Citizens of Bong County, including human rights groups, are calling on the government of Liberia (GOL) to send to court for immediate prosecution UNMIL soldiers linked to the flogging of a child, Reuben Wennah.
Young Reuben Wennah was on December 4, 2015 allegedly whipped by soldiers of the Bangladeshi contingent serving in the United Nations Mission in Liberia (UNMIL) assigned to the Central Agricultural Research Institute’s (CARI) water plant because he and two of his friends reportedly took leftover biscuits at the plant.
The citizens, speaking on a Radio Gbarnga phone-in show condemned the beating of the child, and described it as “barbaric, cruel and wicked.”
The citizens said the action exhibited by the UNMIL soldiers particularly during the Christmas month was a complete violation of universal human rights and the rights of the child.
Police accounts quoted the boy as saying since the biscuits were left on the vehicle, he and his friends thought the soldiers were no longer interested in them. When Reuben took the biscuits, three of the UNMIL soldiers allegedly grabbed him and whipped him until he was unconscious. His friends escaped fearing being the next targets.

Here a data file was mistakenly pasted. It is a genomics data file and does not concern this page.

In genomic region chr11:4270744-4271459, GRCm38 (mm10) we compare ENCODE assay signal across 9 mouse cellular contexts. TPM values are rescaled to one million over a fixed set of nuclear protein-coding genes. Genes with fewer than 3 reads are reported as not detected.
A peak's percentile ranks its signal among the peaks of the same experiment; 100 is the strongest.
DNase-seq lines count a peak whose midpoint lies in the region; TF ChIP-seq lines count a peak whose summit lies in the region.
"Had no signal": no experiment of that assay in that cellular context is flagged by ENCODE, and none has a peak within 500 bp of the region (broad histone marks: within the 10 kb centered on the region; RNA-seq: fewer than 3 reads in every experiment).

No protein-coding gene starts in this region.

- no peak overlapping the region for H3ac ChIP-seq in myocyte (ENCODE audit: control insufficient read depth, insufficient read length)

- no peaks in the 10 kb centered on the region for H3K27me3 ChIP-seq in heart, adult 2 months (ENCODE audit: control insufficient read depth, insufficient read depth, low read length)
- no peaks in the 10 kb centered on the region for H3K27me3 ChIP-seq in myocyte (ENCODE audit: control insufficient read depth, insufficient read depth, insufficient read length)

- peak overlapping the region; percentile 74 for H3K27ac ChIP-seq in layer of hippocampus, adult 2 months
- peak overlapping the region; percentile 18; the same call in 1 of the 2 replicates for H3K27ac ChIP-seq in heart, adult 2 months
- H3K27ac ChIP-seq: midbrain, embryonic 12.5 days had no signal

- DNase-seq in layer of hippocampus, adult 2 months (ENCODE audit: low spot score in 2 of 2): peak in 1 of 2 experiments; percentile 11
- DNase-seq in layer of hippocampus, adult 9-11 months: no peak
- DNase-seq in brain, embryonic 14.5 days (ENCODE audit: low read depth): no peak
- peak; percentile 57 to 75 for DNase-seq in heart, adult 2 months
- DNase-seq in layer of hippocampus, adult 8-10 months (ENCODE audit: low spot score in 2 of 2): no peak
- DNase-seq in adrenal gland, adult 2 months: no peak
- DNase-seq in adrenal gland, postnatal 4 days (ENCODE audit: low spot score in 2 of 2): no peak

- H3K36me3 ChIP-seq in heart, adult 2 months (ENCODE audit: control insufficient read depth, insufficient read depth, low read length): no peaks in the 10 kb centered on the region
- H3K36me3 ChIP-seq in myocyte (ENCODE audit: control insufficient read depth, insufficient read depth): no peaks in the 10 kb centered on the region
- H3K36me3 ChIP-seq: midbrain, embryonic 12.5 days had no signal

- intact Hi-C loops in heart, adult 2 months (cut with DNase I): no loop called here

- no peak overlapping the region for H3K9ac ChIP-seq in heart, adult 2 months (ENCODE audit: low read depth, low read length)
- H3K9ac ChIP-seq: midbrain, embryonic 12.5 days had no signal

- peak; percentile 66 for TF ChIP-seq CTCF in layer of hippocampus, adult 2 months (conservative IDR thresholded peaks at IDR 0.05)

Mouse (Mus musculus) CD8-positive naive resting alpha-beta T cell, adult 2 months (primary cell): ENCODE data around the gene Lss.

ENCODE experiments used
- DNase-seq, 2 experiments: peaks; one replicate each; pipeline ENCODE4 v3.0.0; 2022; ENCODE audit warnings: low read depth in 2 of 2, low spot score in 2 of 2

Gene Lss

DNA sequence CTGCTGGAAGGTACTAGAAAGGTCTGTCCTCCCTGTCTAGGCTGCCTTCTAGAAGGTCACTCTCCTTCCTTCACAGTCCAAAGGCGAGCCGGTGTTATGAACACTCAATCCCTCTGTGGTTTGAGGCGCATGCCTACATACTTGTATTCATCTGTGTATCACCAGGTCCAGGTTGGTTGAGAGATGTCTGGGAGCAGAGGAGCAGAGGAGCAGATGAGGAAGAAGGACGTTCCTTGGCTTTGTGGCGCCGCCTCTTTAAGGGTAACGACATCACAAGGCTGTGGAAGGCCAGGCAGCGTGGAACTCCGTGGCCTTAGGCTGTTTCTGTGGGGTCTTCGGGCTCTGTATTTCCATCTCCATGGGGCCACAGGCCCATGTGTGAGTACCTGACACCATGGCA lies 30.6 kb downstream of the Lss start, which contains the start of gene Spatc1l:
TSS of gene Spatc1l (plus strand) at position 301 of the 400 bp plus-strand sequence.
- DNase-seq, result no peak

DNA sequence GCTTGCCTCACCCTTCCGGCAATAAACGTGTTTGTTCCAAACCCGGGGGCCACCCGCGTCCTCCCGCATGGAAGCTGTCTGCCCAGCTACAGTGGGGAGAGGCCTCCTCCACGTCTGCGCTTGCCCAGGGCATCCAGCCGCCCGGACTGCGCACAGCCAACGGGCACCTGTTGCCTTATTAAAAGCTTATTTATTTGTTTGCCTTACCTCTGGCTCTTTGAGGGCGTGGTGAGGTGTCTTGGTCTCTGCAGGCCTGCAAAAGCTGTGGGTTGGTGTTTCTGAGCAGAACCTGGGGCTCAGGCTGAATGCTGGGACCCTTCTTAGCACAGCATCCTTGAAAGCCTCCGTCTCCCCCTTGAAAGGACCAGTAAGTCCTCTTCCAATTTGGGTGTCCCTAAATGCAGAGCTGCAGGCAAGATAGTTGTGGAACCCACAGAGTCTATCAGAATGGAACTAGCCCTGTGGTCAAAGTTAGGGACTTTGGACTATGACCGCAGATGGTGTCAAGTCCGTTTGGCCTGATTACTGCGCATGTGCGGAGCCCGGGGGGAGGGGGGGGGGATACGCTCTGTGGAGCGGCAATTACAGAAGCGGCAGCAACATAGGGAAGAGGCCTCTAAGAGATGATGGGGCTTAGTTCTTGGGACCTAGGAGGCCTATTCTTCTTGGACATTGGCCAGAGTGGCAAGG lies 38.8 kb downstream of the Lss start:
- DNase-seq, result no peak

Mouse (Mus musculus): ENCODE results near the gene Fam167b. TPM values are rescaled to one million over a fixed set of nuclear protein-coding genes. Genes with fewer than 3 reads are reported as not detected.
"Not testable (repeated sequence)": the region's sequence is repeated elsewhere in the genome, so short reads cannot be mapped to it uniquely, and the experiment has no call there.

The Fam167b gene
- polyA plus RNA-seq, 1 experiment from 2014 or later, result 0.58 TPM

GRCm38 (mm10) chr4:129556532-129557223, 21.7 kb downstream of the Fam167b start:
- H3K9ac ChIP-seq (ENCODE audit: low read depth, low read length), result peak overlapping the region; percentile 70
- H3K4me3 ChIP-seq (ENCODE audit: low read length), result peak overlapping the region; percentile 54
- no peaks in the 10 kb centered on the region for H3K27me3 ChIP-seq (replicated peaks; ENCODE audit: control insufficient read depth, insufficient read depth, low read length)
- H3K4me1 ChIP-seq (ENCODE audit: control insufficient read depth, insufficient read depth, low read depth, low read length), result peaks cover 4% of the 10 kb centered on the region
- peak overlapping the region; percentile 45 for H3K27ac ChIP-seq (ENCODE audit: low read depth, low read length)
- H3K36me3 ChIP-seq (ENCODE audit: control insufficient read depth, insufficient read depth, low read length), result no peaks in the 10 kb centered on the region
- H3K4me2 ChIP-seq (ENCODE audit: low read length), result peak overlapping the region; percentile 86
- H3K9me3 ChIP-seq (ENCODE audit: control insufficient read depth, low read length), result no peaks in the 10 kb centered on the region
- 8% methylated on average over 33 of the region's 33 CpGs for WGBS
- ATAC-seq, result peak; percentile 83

According to police investigations the boy was rescued from the scene by passersby after spending hours on the ground because of the severity of his punishment. He, however, did not explain his ordeal to his rescuers or his parents until he fell seriously ill and was rushed to the Phebe Hospital, where he narrated his plight to health workers.
Young Reuben Wennah is currently receiving treatment at the John F. Kennedy Medical Center as recommended by medical authorities at Phebe Hospital.
Human rights advocate Attorney James K. Saybay has condemned the actions of the UNMIL soldiers, describing it as devilish. He has also joined citizens calling for the government of Liberia to prosecute the soldiers involved.
According to a press release, the allegation is being investigated by UNMIL, which is also appealing for calm as it strives to arrive at an appropriate redress.